Reviews OWE & Fringe Published 2 December 2014

Grimm Tales for Young and Old

Bargehouse ⋄ until 15th February 2015

Falling down the rabbit hole.

Mary Halton

Waiting to enter Grimm Tales in a woodchip-strewn bar surrounded by tumbling chairs and lamps, it’s difficult not to feel as though you are literally falling down the rabbit hole. Specially commissioned artworks line the corridors, even transitional spaces turn out to be the residence of denizens of other tales; their belongings carefully tucked away for you to find. Thematically appropriate graffiti adorns the stairwells. A host of golden objects hanging from the ceiling of the bar makes more sense when you are finally ejected from the last story. Every aspect of the production design is lavish – almost beyond belief – but holds to an aesthetic of using found objects, with bike wheels, doors and bathtubs all appearing in the fairytale universe. Rubber chippings (9 tonnes, I overhear) carpet the floors of some rooms – each reminding us that we are somewhere different, that this is not firm ground and these are not the tales we thought we knew.

So, Grimm Tales is stunningly, memorably, you-would-probably-pay-just-to-walk-around-it beautiful. But what of the stories themselves? For anyone who saw the production’s first outing at Shoreditch Town Hall, this is an entirely new raft of tales; all (a little disappointingly) revealed on the website, should you care to look in advance. What greater pleasure there would have been in trying to figure out which ones you were watching. With the evening’s audience split in two, we are invited from fable to fable and room to room.

From The Three Little Men in the Woods (perhaps better known as Perrault’s Diamonds and Toads) to Thousandfurs (a darker and more interesting Cinderella) and The Frog Prince, the fables range from the well to the lesser known, but each has elements that will be new to anyone who has predominantly encountered the Ladybird versions. Thousandfurs was escaping not a wicked stepmother but an incestuous, abusive father, and it’s far from a kiss that turns the frog to a prince once more. There is an elegant simplicity to the delivery of these tales – with a pulsing, gloved hand playing the part of the frog and golf club geese racing around in carts – but although sweetly told, it is difficult to find £45 worth of storytelling here. It is no stretch to see where the production are spending this money, but it does make it very difficult to recommend to families with children (for whom it is perfect) as the cost of bringing even a modest group of people is enough to make anyone pale.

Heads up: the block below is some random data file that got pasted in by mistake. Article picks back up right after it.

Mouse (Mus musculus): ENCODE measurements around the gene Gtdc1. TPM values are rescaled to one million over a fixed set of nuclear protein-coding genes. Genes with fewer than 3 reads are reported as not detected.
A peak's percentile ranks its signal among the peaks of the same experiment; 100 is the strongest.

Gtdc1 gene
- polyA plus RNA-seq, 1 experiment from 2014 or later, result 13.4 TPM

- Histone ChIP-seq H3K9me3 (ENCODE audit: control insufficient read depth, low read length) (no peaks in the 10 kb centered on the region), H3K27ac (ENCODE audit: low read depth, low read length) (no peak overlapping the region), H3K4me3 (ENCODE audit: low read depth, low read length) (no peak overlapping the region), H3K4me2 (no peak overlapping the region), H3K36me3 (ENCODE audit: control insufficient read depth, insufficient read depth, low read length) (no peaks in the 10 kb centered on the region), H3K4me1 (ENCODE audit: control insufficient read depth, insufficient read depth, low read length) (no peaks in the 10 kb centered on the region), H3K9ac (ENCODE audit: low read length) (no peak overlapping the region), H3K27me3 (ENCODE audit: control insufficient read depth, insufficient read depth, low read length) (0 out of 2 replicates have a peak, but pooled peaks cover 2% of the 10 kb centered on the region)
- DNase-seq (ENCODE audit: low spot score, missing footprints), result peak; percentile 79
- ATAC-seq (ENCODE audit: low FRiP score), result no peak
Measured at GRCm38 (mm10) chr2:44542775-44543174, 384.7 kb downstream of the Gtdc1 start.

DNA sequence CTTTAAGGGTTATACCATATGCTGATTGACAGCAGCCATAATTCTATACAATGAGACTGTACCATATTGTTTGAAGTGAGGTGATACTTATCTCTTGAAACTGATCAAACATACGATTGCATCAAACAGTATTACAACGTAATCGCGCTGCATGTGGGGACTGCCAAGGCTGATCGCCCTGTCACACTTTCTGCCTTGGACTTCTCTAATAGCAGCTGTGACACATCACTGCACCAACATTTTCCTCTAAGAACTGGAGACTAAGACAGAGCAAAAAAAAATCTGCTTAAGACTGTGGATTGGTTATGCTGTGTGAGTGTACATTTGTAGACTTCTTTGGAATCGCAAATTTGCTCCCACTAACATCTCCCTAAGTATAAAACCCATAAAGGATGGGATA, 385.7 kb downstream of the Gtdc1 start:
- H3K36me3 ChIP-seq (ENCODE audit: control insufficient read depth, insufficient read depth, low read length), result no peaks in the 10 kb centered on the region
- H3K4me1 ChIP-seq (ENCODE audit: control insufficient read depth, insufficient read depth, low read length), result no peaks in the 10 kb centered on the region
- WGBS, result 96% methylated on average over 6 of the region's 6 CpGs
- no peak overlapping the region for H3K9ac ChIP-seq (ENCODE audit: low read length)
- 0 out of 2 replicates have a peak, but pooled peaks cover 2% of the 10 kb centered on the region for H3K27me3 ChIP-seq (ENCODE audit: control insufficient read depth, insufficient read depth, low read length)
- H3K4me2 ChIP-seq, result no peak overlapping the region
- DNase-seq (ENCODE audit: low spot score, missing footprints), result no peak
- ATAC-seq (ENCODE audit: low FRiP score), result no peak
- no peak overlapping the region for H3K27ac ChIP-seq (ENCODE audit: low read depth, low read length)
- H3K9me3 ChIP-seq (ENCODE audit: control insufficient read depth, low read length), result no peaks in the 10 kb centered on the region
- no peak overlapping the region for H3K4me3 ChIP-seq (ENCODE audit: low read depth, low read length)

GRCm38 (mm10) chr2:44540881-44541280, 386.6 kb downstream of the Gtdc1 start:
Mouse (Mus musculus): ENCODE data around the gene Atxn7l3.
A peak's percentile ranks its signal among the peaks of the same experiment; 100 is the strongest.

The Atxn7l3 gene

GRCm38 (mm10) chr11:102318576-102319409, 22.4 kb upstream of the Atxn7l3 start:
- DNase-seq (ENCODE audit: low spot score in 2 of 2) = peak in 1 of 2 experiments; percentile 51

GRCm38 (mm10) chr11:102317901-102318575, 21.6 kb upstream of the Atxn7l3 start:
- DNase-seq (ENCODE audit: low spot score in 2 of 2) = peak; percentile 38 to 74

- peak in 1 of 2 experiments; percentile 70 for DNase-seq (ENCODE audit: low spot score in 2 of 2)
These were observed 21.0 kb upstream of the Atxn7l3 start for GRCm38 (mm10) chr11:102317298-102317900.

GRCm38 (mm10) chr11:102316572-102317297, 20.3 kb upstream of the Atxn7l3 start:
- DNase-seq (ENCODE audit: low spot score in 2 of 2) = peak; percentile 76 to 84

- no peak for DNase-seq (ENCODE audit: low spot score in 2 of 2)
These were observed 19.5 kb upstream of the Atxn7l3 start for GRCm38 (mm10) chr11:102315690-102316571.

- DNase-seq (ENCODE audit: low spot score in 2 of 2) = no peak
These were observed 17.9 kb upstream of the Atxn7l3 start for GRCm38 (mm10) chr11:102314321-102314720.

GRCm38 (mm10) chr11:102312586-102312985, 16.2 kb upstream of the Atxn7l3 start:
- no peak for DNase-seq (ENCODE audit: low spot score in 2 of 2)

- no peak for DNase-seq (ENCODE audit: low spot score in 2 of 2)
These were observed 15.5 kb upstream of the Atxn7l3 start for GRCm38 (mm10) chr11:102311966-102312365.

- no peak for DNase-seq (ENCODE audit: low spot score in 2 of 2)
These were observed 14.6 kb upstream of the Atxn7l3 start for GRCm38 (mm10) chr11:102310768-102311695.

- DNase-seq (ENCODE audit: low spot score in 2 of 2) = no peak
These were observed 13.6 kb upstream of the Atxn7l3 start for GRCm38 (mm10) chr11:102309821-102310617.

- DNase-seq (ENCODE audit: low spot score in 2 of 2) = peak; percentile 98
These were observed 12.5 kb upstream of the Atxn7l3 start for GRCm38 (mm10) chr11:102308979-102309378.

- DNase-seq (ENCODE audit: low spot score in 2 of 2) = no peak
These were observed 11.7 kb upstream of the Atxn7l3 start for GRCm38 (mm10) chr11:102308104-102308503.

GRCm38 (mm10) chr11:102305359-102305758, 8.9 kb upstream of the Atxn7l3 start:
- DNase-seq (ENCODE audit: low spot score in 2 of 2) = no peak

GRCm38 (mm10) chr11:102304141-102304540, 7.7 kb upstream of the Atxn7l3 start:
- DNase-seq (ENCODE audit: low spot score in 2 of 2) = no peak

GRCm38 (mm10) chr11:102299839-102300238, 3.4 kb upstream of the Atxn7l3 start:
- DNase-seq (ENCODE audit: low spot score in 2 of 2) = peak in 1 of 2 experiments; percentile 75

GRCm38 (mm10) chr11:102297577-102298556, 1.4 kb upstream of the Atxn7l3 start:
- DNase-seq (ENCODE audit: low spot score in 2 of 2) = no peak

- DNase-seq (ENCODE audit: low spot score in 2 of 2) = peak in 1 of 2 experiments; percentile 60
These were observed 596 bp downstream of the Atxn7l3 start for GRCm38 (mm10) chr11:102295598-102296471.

For those with a curiosity for tales often told, Grimm Tales is designed to be much more storytelling than theatre – with the characters delivering Pullman’s adapted tales word for word, including all the ‘he said’, ‘she said’ of narration, which can be somewhat distracting. There’s not much new in the delivery – pretty women are virtuous, the truth is uncovered when their adopted ugliness or disguise can be thrown off, and though they are often more industrious and independent than is represented by Disney, these are still women who are good because they are beautiful and willing to be obediently married off. Pullman himself praises fairytales for this simplicity of form, and many of the characters are archetypes, but with the Grimm’s first collection of stories just over 200 years old, and many of its contents dating even further back to Perrault’s French publication, one sometimes longs to see a little something added to their interpretation.

But it would be unfair to fault Grimm Tales for being faithful to the originals – and these warts and all versions in which people are unceremoniously thrown out palace windows, drowned and rolled down hills in barrels are bound to delight those all the more used to a sanguine recounting. Not the place to go looking for Angela Carter or a new take on the folkloric consequences of getting lost in a forest dark and deep, but a very stylish and lovingly crafted telling.


Mary Halton

Mary is a writer and critic, interested in performance, science and popular culture. By day, she works in radio drama, by night she studies planetary science at Birkbeck, and by dusk and dawn she writes Exeunt's science blog Strangeness + Charm. For Christmas, she would like a timeturner.

Grimm Tales for Young and Old Show Info

Produced by Grimm Productions

Directed by Philip Wilson

Written by Philip Pullman

Cast includes Kate Alder, Sabina Arthur, James Byng, Paul Clerkin, Morag Cross, Amanda Gordon, Leda Hodgson, Richard Mark, Nessa Matthews, Anthony Ofoegbu, Maria Omakinwa, Joel Robinson, Megan Salter, John Seaward, Johnson Willis, Robert Willoughby




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